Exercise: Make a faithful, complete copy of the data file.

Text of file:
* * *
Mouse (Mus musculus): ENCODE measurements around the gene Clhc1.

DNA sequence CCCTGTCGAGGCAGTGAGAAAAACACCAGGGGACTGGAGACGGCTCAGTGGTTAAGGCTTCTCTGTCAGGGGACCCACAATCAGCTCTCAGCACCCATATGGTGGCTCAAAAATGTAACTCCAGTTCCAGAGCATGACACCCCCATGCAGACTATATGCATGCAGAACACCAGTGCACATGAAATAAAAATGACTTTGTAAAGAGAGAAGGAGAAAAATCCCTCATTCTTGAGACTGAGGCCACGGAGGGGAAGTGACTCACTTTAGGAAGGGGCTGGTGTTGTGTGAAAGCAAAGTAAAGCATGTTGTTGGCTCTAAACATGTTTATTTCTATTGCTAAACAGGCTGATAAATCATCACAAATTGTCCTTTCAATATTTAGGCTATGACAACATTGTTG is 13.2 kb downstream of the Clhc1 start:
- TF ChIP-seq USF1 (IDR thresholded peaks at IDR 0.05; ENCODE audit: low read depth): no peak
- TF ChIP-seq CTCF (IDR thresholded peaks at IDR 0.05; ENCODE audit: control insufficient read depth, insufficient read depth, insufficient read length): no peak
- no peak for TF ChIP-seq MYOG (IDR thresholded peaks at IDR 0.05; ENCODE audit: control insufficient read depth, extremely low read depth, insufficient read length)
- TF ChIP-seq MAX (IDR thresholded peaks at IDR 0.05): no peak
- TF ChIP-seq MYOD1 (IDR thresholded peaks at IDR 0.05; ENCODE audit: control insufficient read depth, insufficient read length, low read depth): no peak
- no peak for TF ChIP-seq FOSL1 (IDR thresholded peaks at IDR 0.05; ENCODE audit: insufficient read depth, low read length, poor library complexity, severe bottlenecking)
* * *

Mouse (Mus musculus): ENCODE measurements around the gene Clhc1.

DNA sequence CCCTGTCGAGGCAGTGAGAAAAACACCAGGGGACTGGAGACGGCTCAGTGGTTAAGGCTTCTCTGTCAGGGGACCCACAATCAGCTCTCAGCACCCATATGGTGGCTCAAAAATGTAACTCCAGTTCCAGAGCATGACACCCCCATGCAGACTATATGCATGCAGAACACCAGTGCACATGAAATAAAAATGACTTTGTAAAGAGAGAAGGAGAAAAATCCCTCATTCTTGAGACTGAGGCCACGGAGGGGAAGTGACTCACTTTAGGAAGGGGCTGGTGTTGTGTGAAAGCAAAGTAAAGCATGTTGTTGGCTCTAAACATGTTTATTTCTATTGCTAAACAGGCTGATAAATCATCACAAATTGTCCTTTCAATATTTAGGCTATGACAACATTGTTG is 13.2 kb downstream of the Clhc1 start:
- TF ChIP-seq USF1 (IDR thresholded peaks at IDR 0.05; ENCODE audit: low read depth): no peak
- TF ChIP-seq CTCF (IDR thresholded peaks at IDR 0.05; ENCODE audit: control insufficient read depth, insufficient read depth, insufficient read length): no peak
- no peak for TF ChIP-seq MYOG (IDR thresholded peaks at IDR 0.05; ENCODE audit: control insufficient read depth, extremely low read depth, insufficient read length)
- TF ChIP-seq MAX (IDR thresholded peaks at IDR 0.05): no peak
- TF ChIP-seq MYOD1 (IDR thresholded peaks at IDR 0.05; ENCODE audit: control insufficient read depth, insufficient read length, low read depth): no peak
- no peak for TF ChIP-seq FOSL1 (IDR thresholded peaks at IDR 0.05; ENCODE audit: insufficient read depth, low read length, poor library complexity, severe bottlenecking)